The tariffs focus on products from China's industrial sector including aerospace, information and communications technology, robotics, industrial machinery, new materials and automobiles.
Beijing responded within minutes to Washington's announcement, saying they would impose tariff measures "of the same scale and strength".
The U.S. imports a LOT more Chinese goods than the Chinese import in regards to American goods and its easy to see above. "All the results from the previously reached by the two parties will be invalid". Despite that Beijing's industry development tactics, which are claimed to violate its free-trade pledges and hurt American companies, are straining the official ties between the two countries.
After the United States announcement, China's commerce ministry responded by saying that it would "immediately introduce countermeasures of the same scale and strength", although it did not go into detail.
The tariffs cover 1,102 separate product categories, according to a list from the US Trade Representatives Office.
In all, 818 products representing $34 billion in USA imports will fall under the new tariffs - less than the roughly 1,300 products the administration had initially considered. China will bark back.More news: Egypt's Cuper may live to regret Salah omission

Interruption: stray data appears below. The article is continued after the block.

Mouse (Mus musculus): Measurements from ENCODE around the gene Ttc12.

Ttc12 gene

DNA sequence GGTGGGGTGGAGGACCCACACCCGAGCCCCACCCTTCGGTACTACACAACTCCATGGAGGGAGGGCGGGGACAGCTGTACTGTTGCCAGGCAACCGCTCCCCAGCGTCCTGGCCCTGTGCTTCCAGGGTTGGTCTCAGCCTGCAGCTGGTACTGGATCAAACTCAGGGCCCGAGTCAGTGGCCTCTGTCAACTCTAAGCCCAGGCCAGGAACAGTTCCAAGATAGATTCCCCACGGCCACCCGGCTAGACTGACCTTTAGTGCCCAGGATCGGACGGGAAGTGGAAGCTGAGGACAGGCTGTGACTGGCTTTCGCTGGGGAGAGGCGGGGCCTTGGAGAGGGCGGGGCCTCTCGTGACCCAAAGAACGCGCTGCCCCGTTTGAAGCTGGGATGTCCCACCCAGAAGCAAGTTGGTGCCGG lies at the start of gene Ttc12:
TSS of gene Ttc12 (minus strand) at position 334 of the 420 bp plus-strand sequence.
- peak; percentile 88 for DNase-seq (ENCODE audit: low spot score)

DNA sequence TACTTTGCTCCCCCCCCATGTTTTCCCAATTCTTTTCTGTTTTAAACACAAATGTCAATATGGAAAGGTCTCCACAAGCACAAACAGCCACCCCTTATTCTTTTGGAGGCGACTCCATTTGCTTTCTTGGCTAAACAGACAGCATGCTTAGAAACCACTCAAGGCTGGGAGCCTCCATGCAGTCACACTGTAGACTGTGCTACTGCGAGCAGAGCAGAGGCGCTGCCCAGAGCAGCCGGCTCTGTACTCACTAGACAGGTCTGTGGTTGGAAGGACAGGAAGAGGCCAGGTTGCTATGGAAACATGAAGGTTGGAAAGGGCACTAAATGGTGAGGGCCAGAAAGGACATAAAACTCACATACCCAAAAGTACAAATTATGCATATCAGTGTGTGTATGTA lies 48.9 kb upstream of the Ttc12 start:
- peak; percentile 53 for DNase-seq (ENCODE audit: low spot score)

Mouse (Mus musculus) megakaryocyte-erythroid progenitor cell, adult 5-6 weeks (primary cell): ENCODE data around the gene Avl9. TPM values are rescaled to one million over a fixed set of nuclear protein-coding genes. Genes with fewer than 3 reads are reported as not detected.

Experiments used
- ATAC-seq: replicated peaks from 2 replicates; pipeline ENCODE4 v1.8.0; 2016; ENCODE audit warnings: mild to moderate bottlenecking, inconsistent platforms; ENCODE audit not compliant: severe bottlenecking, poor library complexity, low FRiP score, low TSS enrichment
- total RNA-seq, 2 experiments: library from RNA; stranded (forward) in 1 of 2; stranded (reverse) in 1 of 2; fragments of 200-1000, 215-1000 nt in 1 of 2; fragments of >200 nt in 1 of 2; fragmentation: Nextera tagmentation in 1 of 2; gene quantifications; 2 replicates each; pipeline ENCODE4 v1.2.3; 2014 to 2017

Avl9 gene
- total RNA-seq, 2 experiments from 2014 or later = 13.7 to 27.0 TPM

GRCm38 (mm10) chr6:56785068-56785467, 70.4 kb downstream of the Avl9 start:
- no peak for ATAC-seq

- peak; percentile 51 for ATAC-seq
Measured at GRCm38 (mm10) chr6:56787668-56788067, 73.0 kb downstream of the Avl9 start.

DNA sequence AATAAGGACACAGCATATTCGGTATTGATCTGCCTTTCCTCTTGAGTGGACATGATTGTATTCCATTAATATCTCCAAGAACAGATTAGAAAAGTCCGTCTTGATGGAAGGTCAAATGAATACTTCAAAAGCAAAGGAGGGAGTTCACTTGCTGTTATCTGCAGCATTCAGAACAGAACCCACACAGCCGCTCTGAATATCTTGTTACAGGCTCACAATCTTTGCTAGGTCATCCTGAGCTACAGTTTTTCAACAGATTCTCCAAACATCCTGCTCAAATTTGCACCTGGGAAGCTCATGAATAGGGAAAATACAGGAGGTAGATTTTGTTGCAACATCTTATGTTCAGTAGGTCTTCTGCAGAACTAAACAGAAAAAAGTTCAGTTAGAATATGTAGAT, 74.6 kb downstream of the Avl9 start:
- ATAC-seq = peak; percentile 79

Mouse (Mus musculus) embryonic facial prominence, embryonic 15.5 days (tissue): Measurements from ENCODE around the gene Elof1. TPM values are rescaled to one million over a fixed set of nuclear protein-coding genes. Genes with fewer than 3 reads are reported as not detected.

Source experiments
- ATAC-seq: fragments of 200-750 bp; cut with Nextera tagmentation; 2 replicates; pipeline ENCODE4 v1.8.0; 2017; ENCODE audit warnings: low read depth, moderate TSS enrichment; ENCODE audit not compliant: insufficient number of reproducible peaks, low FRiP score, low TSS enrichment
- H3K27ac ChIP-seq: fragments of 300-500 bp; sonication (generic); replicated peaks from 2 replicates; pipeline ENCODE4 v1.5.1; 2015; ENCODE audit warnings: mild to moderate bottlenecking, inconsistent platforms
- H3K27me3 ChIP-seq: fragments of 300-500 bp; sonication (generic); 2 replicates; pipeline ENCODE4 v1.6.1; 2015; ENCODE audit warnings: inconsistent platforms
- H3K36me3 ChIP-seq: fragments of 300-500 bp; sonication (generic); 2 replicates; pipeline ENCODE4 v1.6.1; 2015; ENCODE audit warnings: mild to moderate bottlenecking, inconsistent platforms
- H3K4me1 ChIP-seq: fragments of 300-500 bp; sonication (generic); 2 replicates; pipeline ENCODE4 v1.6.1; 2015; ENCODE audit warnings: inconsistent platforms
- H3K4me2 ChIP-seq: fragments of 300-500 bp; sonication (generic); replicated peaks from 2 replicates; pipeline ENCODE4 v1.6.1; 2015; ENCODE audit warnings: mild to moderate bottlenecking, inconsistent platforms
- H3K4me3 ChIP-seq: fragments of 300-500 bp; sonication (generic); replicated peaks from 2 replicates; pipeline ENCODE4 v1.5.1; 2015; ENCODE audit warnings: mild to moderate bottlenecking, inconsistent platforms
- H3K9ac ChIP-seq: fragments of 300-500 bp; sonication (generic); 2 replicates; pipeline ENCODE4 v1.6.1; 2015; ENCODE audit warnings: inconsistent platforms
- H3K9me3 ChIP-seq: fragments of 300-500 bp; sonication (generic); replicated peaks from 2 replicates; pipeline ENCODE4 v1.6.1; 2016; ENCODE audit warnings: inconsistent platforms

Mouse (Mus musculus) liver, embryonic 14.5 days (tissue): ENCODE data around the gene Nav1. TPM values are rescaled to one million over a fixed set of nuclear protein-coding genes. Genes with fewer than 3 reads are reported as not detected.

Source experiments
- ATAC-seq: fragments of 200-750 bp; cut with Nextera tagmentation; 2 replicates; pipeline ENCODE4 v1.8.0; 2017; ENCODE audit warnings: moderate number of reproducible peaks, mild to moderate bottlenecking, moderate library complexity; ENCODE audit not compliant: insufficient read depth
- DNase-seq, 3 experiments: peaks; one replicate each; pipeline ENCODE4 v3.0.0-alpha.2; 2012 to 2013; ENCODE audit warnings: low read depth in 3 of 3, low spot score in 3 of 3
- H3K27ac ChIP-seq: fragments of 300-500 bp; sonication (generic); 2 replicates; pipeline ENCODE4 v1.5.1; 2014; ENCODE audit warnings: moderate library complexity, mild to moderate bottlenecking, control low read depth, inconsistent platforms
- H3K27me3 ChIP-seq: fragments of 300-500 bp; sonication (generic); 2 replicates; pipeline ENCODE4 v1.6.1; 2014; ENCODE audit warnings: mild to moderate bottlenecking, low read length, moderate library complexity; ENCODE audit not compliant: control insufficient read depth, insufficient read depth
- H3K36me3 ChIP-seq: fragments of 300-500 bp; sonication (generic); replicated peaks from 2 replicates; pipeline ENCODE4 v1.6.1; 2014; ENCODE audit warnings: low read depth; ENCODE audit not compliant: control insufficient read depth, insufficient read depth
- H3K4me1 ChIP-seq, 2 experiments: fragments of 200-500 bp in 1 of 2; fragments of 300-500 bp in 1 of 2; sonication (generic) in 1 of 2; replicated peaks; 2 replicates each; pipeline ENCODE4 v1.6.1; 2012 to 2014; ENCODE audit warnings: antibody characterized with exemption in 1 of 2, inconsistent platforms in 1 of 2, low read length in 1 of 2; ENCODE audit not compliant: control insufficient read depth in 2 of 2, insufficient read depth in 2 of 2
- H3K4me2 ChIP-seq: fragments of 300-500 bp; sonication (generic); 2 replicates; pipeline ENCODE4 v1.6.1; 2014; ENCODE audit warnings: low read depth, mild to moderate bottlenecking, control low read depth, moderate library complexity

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The back and forth set off a wave of worry among trade experts, economists, and investors.
Trump last month imposed 25 percent tariffs on imported steel and 10 percent on aluminum on Canada, Mexico and the European Union, setting the stage for a trade war with America's closest allies.
With the the USA and China exchanging volleys, analysts said the trade fight is likely to continue for months, with little prospect of an agreement before the midterm elections in November.
Meanwhile, Chinese companies use government money to buy US businesses.
"It has also seriously damaged China's legitimate rights and interests and has harmed the interests of China and its people, " Xinhua reported.
China is the largest market for USA soy and the threat of tariffs on exports of the commodity has the potential to whip up trade anxieties in stalwart Republican states. At an event sponsored by The Washington Post, he added, "If you end up with a tariff battle, you will end up with price inflation, and you could end up with consumer debt". "Anti-trade policies, particularly tariffs, act like a tax on consumers and businesses by raising the cost of trade".
"Anything that affects the supply chain is obviously not a great thing", said Kristan Porter, president of the Maine Lobstermen's Association.